Thursday, 15 April 2010
I think it's clear that Clegg came out on top.
But this isn't a terrible thing. Let's face it, there's going to a be a hung parliament - and that leaves us with 2 options; another election where almost nobody votes Lib-Dem and we see a clear winner Tory or Labour, OR a coalition government (so that's most likely Lib-Lab).
It felt like Brown was courting the Liberal Democrats from the start. I'm surprised there was no cheesy chat up line in his opening statement 'So Clegg, what's a liberal like you doing in a capitalist market economy like this?' .... *tumble weed*
I honestly felt Brown did his best, and came out second. As the incumbent PM he had the most to lose from the debate and the hardest point to argue, and he laid down down the core principles of the campaign - but more importantly, let's not forget that Gordon is very happy about the Tories campaign posters as they showed him smiling, doing more than any editor had done so he's very pleased the Conservatives and even more with Lord Ashcroft for buying it.
Cameron was weak I thought. He seemed very keen on electioneering, he time and time again repeated himself word for word in responses. People apparently supported Cameron's quota system drastically? I honestly couldn't believe this...mostly because it's the third most ridiculous thing the Tories have said (coming behind 'Broken Britain' and the married couples issue).
Although to 'the mob' (ie. the part of the general public that hears one thing, and interprets it as something else) seemed to think that Mr. Brown did terrible (though I agree Nick Clegg came out on top), anyone with eyes can see he flirted his Scottish arse off. Brown knows that what we're facing is a hung parliament, and he knows he can stay PM if he makes a joint Labour-Liberal Democrat cabinet. Nick pushed back a few advances... but come on, after the mediator handed over the issue of reform over to him Nick blushed, and looked a little caught off guard by such advances.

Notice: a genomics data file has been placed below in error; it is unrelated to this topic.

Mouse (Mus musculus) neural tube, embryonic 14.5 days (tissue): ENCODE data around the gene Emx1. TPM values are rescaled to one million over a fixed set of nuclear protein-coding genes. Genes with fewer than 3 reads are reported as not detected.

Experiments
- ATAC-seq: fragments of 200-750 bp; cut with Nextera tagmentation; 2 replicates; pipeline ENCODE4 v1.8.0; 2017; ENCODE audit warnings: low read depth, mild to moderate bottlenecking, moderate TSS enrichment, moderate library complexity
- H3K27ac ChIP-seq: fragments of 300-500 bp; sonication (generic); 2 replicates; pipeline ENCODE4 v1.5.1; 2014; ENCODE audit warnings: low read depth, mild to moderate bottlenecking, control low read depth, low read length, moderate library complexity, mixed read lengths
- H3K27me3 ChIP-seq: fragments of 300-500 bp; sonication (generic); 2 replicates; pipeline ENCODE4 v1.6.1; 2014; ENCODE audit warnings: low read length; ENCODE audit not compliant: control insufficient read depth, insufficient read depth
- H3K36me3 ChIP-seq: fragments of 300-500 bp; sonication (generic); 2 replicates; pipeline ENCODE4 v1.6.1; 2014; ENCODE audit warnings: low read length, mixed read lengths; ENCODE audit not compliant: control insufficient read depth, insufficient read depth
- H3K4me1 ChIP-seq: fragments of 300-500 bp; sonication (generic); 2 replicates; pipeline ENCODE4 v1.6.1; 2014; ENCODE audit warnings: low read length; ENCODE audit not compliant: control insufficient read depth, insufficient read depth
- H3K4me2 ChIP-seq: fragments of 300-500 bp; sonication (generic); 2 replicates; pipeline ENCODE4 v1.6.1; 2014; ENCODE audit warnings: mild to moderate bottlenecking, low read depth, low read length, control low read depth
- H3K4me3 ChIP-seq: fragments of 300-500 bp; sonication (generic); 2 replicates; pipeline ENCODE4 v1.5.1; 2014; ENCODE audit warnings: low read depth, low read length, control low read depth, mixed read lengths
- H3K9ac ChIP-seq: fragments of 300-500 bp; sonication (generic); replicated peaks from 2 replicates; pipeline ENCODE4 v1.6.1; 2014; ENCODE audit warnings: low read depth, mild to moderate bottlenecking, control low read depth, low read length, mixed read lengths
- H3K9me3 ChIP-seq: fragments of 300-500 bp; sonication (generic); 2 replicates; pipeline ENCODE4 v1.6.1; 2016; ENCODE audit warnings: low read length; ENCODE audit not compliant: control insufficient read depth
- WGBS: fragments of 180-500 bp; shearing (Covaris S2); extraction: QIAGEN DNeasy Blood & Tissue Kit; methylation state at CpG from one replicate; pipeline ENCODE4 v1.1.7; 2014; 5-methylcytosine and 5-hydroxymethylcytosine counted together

But this has been massively written about, dozens of bloggers have had a field day dissecting each statement, so I saw little point in analysing each of the question answers here on my blog ( I kind of did that as it went along...although this mostly consisted of 'I'd like you to back up that statement Cameron!' or 'Oh suuure Nick, you say that but really? REALLY?!' As I sometimes get over involved in TV debates...I'm terrible at watching Question Time, I always end up turning on the audience more than anything).
But my conclusion is that polls may give Clegg a temporary boost, but I highly doubt that it will affect to actual polls as much as the panels and 'the mob' seemed to indicate.
I had a half hour long talk with a 'hardcore' floating voter, the minority of the population who a) give a toss and b) know anything of substance about politics. Those kinds of voters are too few and far between though for major politicians to care about - so they fight for the marginals.
We need electoral reform yes? We need a political overhaul yes? Then you can't go Tory, Cameron threw the old "you've had 13 years!" at Brown, but just remember, the Tories had a lot longer, opposed it when Labour goes for it and made no indication they'll support it should they win.
The Liberal Democrats are flawed, it's in their very base code to not actually work... they can't make things add up and they fail to have a single cohesive party, saying one thing on a national level and then another on a local level.
Labour is not just your only real choice, it's also the right choice.
Posted by Tom Greaves at 23:53